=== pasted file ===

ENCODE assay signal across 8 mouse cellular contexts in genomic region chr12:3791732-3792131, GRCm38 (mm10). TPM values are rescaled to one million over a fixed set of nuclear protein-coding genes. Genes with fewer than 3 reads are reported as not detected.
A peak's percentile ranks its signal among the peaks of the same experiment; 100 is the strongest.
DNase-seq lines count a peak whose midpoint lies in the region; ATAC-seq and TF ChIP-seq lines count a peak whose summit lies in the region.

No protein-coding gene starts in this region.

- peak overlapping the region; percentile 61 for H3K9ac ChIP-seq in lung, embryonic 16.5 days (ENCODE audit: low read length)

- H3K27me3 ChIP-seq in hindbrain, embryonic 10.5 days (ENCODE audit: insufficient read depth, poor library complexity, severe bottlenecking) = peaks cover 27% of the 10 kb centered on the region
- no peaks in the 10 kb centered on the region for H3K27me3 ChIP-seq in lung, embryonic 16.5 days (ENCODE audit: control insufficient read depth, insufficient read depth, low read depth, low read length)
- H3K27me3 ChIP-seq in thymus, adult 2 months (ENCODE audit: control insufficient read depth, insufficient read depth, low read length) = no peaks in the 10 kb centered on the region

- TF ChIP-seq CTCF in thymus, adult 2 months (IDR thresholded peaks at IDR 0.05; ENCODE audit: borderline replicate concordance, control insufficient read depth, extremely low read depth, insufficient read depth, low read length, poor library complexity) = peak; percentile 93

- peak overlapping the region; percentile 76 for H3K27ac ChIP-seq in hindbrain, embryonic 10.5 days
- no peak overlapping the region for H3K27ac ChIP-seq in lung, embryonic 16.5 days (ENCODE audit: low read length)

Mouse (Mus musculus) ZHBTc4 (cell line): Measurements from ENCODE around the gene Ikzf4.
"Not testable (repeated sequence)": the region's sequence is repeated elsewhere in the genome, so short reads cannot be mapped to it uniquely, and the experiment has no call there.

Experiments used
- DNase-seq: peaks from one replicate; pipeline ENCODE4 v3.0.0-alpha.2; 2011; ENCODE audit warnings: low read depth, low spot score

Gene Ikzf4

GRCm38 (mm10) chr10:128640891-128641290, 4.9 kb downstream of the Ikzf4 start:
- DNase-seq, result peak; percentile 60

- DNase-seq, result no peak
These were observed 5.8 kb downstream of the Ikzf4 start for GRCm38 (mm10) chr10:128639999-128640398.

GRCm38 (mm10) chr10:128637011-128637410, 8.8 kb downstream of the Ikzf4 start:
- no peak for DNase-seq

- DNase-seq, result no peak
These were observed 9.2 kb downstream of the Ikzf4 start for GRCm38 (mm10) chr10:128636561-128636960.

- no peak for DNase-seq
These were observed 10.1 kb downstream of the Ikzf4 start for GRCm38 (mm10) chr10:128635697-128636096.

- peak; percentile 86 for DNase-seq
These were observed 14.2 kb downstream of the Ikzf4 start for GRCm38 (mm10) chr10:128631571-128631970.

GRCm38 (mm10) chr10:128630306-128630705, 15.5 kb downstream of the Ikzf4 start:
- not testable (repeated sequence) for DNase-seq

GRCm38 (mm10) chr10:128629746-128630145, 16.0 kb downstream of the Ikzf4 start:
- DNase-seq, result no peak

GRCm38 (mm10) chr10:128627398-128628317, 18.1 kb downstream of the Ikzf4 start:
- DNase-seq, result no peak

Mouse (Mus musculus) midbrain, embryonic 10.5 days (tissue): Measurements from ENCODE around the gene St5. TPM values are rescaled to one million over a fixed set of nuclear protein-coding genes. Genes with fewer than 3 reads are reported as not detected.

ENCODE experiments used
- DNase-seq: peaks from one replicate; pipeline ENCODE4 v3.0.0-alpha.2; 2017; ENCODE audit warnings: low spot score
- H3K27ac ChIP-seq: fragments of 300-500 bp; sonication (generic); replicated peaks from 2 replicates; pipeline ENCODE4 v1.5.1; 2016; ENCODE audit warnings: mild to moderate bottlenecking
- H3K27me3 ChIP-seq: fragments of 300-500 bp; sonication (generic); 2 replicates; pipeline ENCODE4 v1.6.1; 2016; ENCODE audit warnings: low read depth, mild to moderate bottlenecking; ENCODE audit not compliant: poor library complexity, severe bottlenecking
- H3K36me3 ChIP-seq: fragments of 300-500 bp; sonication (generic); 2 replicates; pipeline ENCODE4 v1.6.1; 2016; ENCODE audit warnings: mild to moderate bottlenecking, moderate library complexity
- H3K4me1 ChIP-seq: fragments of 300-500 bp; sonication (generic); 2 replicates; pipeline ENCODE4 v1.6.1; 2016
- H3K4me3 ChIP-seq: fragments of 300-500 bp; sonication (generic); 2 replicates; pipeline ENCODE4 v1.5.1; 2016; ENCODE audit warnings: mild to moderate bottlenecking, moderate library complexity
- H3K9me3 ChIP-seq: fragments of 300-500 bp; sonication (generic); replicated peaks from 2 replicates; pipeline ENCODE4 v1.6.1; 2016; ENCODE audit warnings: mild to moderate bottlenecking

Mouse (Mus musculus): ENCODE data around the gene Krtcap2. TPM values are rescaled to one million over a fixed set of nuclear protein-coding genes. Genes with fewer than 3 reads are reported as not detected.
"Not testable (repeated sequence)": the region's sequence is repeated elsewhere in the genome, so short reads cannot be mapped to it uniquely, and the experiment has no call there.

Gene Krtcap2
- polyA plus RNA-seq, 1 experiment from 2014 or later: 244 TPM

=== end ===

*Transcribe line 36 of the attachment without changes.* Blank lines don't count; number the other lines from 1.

ENCODE experiments used